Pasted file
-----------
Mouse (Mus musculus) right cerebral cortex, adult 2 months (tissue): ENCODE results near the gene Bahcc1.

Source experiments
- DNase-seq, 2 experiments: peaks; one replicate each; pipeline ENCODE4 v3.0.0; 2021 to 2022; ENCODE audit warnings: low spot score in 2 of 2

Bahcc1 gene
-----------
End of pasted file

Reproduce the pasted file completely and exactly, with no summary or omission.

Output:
Mouse (Mus musculus) right cerebral cortex, adult 2 months (tissue): ENCODE results near the gene Bahcc1.

Source experiments
- DNase-seq, 2 experiments: peaks; one replicate each; pipeline ENCODE4 v3.0.0; 2021 to 2022; ENCODE audit warnings: low spot score in 2 of 2

Bahcc1 gene